“Clearly no one who relies on the law is justified before God, because ‘the righteous will live by faith.’ The law is not based on faith; on the contrary, it says, ‘The person who does these things will live by them.’ Christ redeemed us from the curse of the law by becoming a curse for us, for it is written: ‘Cursed is everyone who is hung on a pole.’ He redeemed us in order that the blessing given to Abraham might come to the Gentiles through Christ Jesus, so that by faith we might receive the promise of the Spirit.”—Galatians 3:11–14

The message of this biblical thought is a continuation of the previous one: the individual who attempts to maintain a relationship with God through objective devotion to the law is under a curse. The law demands sacrifice and, in Paul’s argument, Jesus Himself became curse for us so that we might live in the Spirit through faith alone. If a Christian maintains devotion to the law, the law will still require sacrifice. So either the individual accepts Jesus’ sacrifice, or he will be killed by the letter of the law.

Think about this: The promise to Abraham, the blessing of Abraham, through Jesus, has reached all of us. Now we can live a life of faith, like Abraham! But instead of looking forward in faith to the death of Jesus—like Abraham did—we can look back in faith and trust in His completed sacrifice. So our life becomes a life of faith that sees everything through the reality of a new day, thanks to Jesus’ sacrifice for us.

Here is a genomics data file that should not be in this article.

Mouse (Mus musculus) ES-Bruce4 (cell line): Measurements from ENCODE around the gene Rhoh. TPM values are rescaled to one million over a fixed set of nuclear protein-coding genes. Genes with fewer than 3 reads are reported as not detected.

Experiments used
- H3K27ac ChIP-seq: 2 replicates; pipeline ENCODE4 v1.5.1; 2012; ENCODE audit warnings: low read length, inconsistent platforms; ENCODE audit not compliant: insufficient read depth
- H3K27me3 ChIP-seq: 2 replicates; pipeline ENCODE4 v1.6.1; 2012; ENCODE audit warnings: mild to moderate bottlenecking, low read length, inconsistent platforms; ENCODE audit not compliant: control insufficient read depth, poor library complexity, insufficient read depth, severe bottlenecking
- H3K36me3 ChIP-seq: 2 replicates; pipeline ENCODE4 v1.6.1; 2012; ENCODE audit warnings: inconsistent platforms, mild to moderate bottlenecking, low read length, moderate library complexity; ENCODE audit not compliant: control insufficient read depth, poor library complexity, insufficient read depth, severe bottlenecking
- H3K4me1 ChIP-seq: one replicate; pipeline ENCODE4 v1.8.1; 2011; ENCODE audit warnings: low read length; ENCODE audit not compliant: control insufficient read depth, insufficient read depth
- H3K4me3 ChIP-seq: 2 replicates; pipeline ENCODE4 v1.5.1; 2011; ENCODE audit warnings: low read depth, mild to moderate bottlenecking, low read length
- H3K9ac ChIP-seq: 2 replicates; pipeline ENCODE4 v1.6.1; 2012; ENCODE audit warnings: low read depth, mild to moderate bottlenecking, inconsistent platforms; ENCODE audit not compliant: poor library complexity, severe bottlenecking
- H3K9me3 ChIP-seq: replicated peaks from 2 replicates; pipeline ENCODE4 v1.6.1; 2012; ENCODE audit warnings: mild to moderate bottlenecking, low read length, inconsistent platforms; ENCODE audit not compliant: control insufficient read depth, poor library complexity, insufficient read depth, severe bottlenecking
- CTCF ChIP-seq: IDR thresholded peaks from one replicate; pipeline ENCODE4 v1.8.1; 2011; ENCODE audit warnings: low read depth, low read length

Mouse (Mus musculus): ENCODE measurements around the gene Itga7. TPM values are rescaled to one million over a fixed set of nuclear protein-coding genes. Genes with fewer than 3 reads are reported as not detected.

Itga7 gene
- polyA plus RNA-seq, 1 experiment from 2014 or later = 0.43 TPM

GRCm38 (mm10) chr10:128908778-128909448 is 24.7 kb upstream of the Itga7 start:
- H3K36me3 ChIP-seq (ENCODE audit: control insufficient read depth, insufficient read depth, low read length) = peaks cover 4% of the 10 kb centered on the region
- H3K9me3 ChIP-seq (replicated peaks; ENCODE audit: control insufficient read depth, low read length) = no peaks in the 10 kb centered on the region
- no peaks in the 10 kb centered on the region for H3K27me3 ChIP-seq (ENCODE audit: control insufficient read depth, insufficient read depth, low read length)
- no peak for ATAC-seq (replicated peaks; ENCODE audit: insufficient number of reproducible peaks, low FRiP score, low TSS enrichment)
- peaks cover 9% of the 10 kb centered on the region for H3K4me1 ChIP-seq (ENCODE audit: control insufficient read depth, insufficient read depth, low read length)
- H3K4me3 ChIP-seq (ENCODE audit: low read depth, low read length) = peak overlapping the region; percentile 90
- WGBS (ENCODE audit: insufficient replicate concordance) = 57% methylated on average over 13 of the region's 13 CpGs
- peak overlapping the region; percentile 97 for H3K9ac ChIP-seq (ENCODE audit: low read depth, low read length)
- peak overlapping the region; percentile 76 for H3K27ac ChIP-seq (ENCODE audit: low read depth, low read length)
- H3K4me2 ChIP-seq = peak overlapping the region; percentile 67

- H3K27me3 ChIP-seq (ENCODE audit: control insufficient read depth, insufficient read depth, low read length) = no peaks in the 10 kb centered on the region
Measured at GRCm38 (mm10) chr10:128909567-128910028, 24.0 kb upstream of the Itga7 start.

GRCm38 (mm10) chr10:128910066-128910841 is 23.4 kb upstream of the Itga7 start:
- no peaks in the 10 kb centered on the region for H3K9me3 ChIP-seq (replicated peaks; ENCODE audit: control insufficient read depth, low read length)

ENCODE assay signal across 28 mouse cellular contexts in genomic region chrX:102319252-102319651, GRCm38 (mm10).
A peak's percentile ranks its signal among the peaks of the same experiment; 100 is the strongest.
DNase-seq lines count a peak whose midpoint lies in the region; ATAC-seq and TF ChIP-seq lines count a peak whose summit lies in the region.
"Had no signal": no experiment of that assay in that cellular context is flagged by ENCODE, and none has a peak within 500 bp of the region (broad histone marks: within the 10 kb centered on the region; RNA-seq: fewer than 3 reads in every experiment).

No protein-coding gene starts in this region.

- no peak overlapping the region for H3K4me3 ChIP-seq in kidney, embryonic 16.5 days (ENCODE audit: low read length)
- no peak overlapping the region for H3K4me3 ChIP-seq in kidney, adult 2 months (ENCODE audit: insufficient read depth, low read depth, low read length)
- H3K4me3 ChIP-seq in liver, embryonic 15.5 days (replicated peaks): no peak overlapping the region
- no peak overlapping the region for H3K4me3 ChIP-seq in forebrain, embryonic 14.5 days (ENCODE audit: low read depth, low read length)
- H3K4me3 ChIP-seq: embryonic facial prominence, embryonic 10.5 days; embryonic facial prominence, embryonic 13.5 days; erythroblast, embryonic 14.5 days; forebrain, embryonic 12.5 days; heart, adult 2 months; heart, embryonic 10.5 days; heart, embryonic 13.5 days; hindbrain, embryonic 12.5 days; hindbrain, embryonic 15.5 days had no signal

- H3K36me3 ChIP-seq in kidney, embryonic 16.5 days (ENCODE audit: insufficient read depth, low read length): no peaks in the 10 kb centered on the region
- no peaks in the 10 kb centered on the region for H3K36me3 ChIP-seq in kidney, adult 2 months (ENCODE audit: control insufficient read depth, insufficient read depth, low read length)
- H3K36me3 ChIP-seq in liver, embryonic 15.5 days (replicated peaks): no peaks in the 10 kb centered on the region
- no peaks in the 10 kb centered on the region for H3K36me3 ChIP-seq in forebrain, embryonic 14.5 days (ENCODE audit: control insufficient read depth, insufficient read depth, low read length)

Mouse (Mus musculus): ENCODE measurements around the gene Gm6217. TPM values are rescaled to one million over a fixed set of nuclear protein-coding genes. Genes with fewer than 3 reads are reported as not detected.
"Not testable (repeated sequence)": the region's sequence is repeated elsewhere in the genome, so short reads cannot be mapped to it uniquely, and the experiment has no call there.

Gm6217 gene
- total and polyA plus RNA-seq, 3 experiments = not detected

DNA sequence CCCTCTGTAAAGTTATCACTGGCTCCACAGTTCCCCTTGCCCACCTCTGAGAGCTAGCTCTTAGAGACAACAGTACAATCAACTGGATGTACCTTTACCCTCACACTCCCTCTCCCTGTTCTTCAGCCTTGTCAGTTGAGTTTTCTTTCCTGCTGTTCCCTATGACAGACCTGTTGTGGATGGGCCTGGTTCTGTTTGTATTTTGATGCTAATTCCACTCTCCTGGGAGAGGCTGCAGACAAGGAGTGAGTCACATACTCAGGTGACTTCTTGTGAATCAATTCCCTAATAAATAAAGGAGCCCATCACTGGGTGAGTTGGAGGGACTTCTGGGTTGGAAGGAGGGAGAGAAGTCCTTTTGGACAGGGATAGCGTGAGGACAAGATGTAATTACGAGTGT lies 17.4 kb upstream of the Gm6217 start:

For those who believe religious life consists of going in and out of church meetings for a few hours a week, this should be a surprising concept: Through His sacrifice, Jesus frees us toward life—to a life of faith! You might think that a life of faith is one that simply stops every once in a while for prayer, Bible study, or any other one of the familiar disciplines. But a life of faith is a life of faith, where prayer, study, and everything else take on a completely new dimension. Because Jesus became curse for us and died so we could have life, the prayerful life is not one of only words. Henri Nouwen understands that a prayerful life “is not a life in which we say many prayers, but a life in which nothing, absolutely nothing, is done, said, or understood independently of Him who is the origin and purpose of our existence.” He adds, “To walk in the presence of the Lord means to move forward in life in such a way that all our desires, thoughts, and actions are constantly guided by him.” Jesus saves us to a life of sensibility to Him and, consequently, toward others.

In every circumstance of life—even within our brokenness—we have the opportunity, in Christ, to live a life of faith that not only looks back and trusts in the sacrifice of Jesus, but that also looks forward, with the eyes of Jesus, and sees a new world of possibilities for good, for love, for beauty, for joy, and peace. We see with new eyes our family members, coworkers or fellow students, and even people on the street. We stand before them and before God in a constant awareness of what has been done for us, and consequently of what can now be extended to others. So may you, my dear reader, become the extension of the blessing of Abraham to others—in life, and every day.

Tiago Arrais, PhD, is a district pastor in Santa Fe, New Mexico, USA.